Study finds P2P sales effect virtually zero

Written by Brett Thomas

February 12, 2007 | 16:52

Tags: #p2p

Companies: #bittorrent

First, a note: Neither myself nor the staff at bit-tech are condoning piracy in any way.

Now that we have that out of the way, let's get to the story at hand. Has everyone noticed that the first thing the RIAA goes for when it discusses piracy is lost sales? Often, those who pirate argue that if they didn't, they wouldn't buy it anyway. Apparently, they aren't lying. A new study released takes a look at empirical sales data over a couple quarters in 2002, following over 1.75 million songs through both sales and illegal downloads.

In order to conduct the study, researchers tackled the problem in an unusual way. Rather than just following US markets, they followed German downloads and uploads from students on holiday. Germany is the #2 provider of illegal music shares, accounting for 1 in 6 downloads - when German student upload traffic increased, US sales should have decreased.

The findings? P2P network activity has a whopping 0.7% negative effect on sales - well less than the margin of error for the study. Even taking the most negative figures (counting the margin of error in favour of the RIAA's claims), the study can only account for 6 million out of the 80 million units of lost sales the RIAA blames on piracy in 2002. This means 74 million units just plain didn't sell, and that had nothing to do with piracy - even if everything that could have gone wrong with the study did.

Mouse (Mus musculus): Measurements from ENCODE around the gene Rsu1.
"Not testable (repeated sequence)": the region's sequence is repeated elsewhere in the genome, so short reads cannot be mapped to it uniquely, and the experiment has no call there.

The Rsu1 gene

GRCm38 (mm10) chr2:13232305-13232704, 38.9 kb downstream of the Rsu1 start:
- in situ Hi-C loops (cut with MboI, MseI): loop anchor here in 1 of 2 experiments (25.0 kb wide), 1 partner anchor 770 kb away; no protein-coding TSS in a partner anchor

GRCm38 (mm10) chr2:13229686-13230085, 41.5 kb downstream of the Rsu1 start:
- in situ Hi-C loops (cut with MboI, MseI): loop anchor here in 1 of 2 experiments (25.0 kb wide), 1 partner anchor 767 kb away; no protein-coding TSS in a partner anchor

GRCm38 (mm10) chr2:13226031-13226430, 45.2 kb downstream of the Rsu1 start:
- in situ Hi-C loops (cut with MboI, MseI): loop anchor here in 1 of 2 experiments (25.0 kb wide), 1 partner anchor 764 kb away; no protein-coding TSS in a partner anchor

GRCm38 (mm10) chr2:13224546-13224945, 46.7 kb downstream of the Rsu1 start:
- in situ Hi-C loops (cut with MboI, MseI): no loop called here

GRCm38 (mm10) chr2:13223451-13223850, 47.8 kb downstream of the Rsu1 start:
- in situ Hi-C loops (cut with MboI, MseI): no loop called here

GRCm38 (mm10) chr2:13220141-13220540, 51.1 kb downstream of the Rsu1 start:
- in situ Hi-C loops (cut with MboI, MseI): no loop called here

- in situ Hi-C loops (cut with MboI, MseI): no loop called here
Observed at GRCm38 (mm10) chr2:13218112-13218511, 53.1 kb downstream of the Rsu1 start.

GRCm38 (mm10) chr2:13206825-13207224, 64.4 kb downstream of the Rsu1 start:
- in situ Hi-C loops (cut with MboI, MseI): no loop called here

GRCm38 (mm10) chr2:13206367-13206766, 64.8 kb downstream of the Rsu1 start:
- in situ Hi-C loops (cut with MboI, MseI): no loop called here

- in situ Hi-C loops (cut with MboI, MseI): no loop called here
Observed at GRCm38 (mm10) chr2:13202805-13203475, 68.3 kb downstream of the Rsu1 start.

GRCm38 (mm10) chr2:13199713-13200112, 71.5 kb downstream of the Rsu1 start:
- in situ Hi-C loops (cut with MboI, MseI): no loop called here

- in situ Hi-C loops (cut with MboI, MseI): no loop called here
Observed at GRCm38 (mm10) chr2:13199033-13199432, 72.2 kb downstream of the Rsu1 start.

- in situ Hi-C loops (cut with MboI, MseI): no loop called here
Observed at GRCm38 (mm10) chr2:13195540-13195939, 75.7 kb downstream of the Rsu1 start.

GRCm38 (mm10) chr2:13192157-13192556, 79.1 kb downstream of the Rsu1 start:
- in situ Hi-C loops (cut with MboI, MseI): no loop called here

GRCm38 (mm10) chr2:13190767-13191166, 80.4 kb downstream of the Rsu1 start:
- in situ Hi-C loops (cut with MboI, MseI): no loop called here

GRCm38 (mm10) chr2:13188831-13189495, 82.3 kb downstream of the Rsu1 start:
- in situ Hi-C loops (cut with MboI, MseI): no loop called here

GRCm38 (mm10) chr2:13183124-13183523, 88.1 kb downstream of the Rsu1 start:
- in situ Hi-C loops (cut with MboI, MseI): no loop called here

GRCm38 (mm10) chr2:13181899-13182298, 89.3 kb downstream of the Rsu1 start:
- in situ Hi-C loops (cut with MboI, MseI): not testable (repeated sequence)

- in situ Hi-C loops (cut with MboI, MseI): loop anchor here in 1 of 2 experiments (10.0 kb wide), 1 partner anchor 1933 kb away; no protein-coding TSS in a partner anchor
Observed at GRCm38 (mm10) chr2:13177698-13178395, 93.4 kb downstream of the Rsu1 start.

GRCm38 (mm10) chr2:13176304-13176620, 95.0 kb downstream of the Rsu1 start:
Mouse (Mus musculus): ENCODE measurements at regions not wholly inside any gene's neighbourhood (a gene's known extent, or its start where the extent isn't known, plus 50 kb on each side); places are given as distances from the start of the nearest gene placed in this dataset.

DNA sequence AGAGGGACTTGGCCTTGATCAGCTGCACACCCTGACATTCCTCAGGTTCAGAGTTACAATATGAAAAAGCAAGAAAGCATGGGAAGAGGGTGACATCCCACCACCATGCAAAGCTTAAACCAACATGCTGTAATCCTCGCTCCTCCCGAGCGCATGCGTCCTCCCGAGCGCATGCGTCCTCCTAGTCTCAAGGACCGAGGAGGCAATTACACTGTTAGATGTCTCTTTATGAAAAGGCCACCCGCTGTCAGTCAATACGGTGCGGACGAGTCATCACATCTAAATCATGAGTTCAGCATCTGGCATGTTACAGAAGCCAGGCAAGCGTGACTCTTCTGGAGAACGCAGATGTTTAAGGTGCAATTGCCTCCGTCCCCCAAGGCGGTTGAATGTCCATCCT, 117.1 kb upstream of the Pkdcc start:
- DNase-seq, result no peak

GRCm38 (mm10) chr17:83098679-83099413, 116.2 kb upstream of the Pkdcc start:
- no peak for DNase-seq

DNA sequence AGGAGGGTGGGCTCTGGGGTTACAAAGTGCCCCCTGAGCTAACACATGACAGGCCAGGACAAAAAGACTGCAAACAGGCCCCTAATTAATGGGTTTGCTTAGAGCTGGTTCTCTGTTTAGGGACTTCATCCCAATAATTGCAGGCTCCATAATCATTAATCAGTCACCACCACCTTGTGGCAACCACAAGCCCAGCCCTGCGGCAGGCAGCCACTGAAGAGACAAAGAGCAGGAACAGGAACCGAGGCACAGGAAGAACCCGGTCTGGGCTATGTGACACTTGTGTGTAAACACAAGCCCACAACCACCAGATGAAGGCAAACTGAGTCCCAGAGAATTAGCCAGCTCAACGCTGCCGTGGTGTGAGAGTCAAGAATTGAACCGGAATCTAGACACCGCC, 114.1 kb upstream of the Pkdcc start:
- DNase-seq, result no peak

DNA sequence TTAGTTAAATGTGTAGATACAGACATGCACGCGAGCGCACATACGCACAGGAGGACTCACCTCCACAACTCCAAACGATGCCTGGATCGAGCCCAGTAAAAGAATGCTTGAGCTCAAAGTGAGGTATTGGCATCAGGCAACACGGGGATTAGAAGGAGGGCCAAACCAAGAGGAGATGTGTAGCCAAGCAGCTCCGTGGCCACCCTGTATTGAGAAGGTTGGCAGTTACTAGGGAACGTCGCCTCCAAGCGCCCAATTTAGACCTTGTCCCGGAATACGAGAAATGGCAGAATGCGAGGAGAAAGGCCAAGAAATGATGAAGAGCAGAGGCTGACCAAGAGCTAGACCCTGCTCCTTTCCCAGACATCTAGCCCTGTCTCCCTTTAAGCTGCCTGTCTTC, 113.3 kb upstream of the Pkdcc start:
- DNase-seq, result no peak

According to the study, much of the loss of sales has to do with how the RIAA chooses to account for units in the first place. Rather than counting units sold to consumers, it counts units shipped to retailers. Therefore, since many retailers have reduced how much they order as stock to sit on shelves, the RIAA says "sales are down" and blames the numbers on rampant piracy.

Before online shopping became such a big thing, stores that carried music would order a plethora of stock and let it sit - since there was nowhere else to conveniently buy it, it would eventually move. Nowadays, in order to keep prices down and competition high, most stores just don't keep as large of an inventory at one time.

Of course, this will all likely end up as every other study on the issue does - buried ten feet deep on some desk somewhere whilst the execs keep spouting off about lost revenue. However, at least there is an empirical study now to back up the claim everyone has been saying for years - the people who pirate either weren't going to buy it anyway, or go and buy it afterwards to have a legit copy.

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